Companies optimise for reverse logistics
End-of-life goods, customer returns, end-of-lease rentals, and delivery failures used to be straightforward when customers bought from brick-and-mortar shops. Today, logistics is global, and goods are increasingly bought via eCommerce – which means we must return them through the channels they purchased them through.
This is why reverse logistics has grown in importance. Optimised reverse logistics is essential for any business part of the supply chain network. Handling goods flowing back in as efficiently as it can move goods out.
But there are challenges to this process. Businesses need to predict which items are likely to come back up the supply chain and where they are most likely to arrive. If this cost outweighs the item's value, companies lose money. It's also vital that the goods themselves don't get lost in the process.
Focusing on driver retention
Without drivers, supply chains break down. According to Forbes, one qualified driver is for every nine job postings.
Moving goods on lorries is the primary source of container transport once the goods are unloaded at a port. A shortage of haulage drivers means less capacity to move the goods, and they sit idly at the port facilities.
Business operations suffer when goods don't move as they cannot fill up stock or goods sold to customers.
Due to lack of drivers, small lorry companies have little incentive to increase their capacity due to rising costs of buying new vehicles, maintaining them and paying driver salaries.
Lorry companies need to invest in driver intention and incentives, whilst governments must ensure their visa processes are easier to attract more drivers. The UK alone has seen a 37% drop in the number of drivers needed.
Supply Chain as a Service
The supply chain industry is evolving at a pace where anything is offered 'as-a-service', and supply chains are no exception.
Supply chain-as-a-service (saas) is where companies can forge a higher return on investments by partnering with others to support all or part of their supply chain needs, from:
- production control
It offers a virtual supply chain team enabled by cloud or blockchain software. Companies can realise lower and variable cost structures, drawing on proven technology and systems with the ability to scale instantly.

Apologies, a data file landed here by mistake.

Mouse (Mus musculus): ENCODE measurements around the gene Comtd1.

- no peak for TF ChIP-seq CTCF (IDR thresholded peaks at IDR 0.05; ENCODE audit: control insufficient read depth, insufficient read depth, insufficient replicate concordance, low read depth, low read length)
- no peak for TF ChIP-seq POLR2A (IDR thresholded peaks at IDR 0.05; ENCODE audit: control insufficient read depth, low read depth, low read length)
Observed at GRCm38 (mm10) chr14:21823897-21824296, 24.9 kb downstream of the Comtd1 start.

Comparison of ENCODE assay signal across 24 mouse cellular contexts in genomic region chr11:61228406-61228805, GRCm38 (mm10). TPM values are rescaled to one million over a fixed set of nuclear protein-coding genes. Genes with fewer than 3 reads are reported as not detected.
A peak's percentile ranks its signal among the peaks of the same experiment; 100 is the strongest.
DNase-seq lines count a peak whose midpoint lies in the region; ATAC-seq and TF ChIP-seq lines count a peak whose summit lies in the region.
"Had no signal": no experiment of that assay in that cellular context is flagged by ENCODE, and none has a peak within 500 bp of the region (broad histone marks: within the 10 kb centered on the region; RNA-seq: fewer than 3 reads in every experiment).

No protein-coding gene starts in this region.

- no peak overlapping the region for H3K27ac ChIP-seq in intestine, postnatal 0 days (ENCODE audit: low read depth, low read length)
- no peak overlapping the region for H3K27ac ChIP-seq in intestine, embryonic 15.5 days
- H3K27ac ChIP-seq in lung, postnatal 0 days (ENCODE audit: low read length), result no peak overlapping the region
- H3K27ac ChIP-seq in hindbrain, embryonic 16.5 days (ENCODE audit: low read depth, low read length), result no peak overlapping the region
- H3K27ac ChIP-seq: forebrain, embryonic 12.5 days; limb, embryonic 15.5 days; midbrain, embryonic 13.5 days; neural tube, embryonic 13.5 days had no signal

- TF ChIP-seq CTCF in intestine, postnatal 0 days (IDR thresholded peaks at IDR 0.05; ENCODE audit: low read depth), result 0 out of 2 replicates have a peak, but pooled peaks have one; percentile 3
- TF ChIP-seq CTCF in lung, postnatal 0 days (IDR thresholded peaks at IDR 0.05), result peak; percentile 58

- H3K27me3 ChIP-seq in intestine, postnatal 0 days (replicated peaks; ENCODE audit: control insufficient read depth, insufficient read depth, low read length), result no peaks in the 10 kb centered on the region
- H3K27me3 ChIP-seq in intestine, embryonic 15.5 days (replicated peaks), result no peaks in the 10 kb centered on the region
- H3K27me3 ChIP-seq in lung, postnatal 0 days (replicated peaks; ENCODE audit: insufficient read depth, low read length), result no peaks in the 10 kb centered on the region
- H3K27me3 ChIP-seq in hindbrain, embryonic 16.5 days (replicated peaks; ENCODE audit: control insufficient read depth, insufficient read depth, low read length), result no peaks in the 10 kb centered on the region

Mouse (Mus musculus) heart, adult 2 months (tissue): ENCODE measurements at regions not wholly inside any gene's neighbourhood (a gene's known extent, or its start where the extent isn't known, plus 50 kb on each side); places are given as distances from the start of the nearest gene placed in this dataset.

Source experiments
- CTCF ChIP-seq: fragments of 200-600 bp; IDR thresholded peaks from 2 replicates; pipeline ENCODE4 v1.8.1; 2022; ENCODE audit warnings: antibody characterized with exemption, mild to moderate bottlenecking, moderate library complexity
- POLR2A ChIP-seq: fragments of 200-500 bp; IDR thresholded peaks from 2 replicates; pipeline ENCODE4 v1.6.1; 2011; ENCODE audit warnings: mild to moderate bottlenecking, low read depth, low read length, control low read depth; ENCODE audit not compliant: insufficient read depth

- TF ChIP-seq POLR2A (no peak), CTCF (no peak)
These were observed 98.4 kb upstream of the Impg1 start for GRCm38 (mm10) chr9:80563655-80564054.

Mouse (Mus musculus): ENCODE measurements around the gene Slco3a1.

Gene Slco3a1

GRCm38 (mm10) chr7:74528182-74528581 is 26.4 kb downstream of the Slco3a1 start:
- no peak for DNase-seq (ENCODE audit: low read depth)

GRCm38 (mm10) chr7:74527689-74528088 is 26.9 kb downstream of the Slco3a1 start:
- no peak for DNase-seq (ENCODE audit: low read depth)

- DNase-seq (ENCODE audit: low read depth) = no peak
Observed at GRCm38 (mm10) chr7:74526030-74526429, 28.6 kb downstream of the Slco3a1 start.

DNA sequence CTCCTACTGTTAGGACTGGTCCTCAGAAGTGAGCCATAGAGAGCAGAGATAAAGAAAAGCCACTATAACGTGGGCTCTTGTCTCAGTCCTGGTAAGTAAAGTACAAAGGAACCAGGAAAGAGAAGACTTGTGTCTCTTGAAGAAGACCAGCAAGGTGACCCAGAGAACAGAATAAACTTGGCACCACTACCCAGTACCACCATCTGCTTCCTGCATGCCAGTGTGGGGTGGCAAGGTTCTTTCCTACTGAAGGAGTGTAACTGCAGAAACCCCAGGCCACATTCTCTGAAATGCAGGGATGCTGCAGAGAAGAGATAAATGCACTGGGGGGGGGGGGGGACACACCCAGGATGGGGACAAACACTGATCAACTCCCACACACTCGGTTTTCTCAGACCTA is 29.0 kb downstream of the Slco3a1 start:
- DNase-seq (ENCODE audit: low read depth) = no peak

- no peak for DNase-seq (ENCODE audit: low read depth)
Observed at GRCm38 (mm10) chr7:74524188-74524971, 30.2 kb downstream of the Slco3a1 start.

Circular supply chains close the loop
A circular supply chain is where goods and raw materials that flow in the reverse direction can be recycled, reused or resold. If they flow within the supply chain again, they can be reused and resold.
According to recent Gartner surveys, 70% of supply chain leaders plan to invest in the circular economy. In comparison, 51% expect their focus on 'circular economy strategies' to increase over the following years.
Businesses will strive to pioneer sustainable and circular business models, persuading people to make better procurement decisions and influence more sustainable value chains.
This circular supply chain will likely continue trending in 2022; advertising these green business models will be a competitive advantage for eco-conscious consumers.
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Cross-docking facilities cut storage costs
Cross-docking transfers inbound goods to an outbound carrier through a cross-docking facility. Cross-docking is a temporary storage facility that removes or reduces the need for inventory storage.
All incoming goods to the Cross-docking are sorted and loaded onto outbound trucks as fast as possible.
The cross-docking market is growing globally, and by 2030, it is expected to reach $342 billion. This growth is fuelled by rising customer expectations for delivery times, putting pressure on logistics through the demand for faster deliveries.
Local expansion is the new global expansion
COVID-19 was a turning point for many businesses. When it disrupted access to the global supply chain, many logistics businesses sought new and significant opportunities by going local instead.